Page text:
Theater Company opens season with 'Dead Man's Cell Phone'

The Sarah Ruhl play will run from Oct. 9 to 12 at Laurie Theater

Photo/Mike Lovett

Associate Professor of Theater Arts Adrianne Krstansky.

This article originally appeared in the Fall 2014 issue of State of the Arts magazine. “Dead Man’s Cell Phone” is the opening show of the Brandeis Theater Company’s 2014-15 season, running from Oct. 9 to 12 at the Laurie Theater at Spingold Theater Center. Ticket prices range from $5 to $20. The full schedule for the season can be found on the company’s website.

Associate Professor of Theater Arts Adrianne Krstansky likes plays with magic. The kind of magic that comes from reaching into the deepest, darkest places, finding your true voice and letting it fly. As my teacher at Brandeis, Krstansky guided us through huge exquisite messes, intimate stories and collective creativity. She likes plays that stimulate collaboration, with deep moral questions for both the actors and the audience. And she especially loves a play with death and love wrapped into one.

This fall, she will direct Brandeis undergraduate actors in “Dead Man’s Cell Phone,” by Sarah Ruhl, who writes with a delicate magic that can feel as easy as breathing.

The brilliance of Ruhl’s celebrated body of work — spare and often surreal language that is rich in imagery — is also challenging to put onstage. Krstansky and her actors will grapple with many technical, theatrical and moral questions, including nearly impossible stage directions. I asked Krstansky why she chose this play to open the Brandeis Theater Company season.

When Viktoria Lange ’13 directed Ruhl’s ‘Eurydice’ as her senior thesis, I saw that Ruhl’s smart, imaginative, big-hearted characters fit really well with the Brandeis students,” she says. “They’re able to get her quirky text so organically.” 

“Quirky” is one way to describe Ruhl’s text. Her stage directions are like short poems: 

Mrs. Gottlieb walks off with determination.

She might sing a reprise of “You’ll Never Walk Alone."

She throws herself into the flames with the steak and self-immolates, but we don’t need to hear or see that. 

“I love Ruhl’s implicit apology: ‘I’m sorry, here’s what I know … here’s what I’ve tried,’” says Krstansky. “I can’t figure this out in a room by myself. The people onstage that are saying the words and adopting the spirit, they know more, because they’re in it. I can help translate, and together we’ll know what the honest answer is.”

Both of the play’s main characters are involved in deceit, to the benefit of those on the receiving end. Gordon (the titular dead man) sells human organs. And Jean (who finds his cell phone) makes up completely false but very nice things about Gordon to tell his family and friends. As a playwright, I see this parallel structure as part of Ruhl’s strategy to connect her characters, whether or not they exist in the same time or space.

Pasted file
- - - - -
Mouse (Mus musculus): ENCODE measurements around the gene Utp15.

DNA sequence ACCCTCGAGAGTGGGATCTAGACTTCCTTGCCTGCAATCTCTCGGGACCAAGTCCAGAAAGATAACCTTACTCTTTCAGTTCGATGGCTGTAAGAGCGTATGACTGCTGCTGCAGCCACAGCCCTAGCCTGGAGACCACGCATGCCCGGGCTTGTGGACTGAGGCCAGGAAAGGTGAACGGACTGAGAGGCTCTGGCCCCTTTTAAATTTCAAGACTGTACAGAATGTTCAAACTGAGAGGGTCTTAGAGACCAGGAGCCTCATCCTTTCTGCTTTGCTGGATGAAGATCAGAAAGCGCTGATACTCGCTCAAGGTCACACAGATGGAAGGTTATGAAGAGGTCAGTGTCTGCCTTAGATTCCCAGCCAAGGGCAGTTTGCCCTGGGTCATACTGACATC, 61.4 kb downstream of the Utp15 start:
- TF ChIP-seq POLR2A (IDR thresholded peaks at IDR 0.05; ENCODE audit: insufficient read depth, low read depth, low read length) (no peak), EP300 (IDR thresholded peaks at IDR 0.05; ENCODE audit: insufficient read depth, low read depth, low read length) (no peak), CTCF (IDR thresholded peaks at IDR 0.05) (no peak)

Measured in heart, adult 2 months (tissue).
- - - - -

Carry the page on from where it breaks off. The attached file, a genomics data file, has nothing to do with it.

“It’s also the moral and ethical question of the play,” says Krstansky. The black market for organs is a “subterranean” aspect of the story, but one that informs everything. She illustrates with questions. Is it wrong for Jean to lie if it helps Gordon’s family find peace? Are Jean and Gordon guilty of the same crime? And is it so bad to fill in the lost pieces ― real or metaphorical ― for somebody?

Rehearsals haven’t begun, but Krstansky speaks of the production with such specificity, and with such care, it is as if she is collecting pieces of a broken painting that have scattered across a floor. Each phrase blossoms into a complete sensory experience. (Not dissimilar, I notice, from Sarah Ruhl’s own compositions.) 

The image that keeps coming up for me is from the film ‘Wings of Desire.’ It’s in a city, it’s dirty and crowded. There are angels sitting on chandeliers and on banisters. It’s gorgeous. It’s muted. It’s black and white. You don’t actually hear the noises of the city. You hear strange ethereal music. Occasional street sounds.”

Similarly, the settings of “Dead Man’s Cell Phone” are familiar ― a café, an airport ― but something is off, something is strange. Nobody works at the café. There’s a big fight at the airport and no one does anything. These aren’t real spaces. They are imaginative spaces, like a Grimm’s fairy tale with an ethical question … like a very weird children’s book.”

As her cast members find their way into the movement and voices of Ruhl’s characters, I imagine the world of the play will unfold in all its many textures and colors and sounds, just as Krstansky’s vision has so far, with thoughtfulness, passion and curiosity.  

Molly Haas-Hooven ’09 (Theater Arts) is a Brooklyn-based playwright. She earned an MFA from the New School for Drama and teaches creative writing at Writopia Lab in New York City. Her plays include “Die Kleinen” (semifinalist, 2014 O’Neill Playwrights Conference).  

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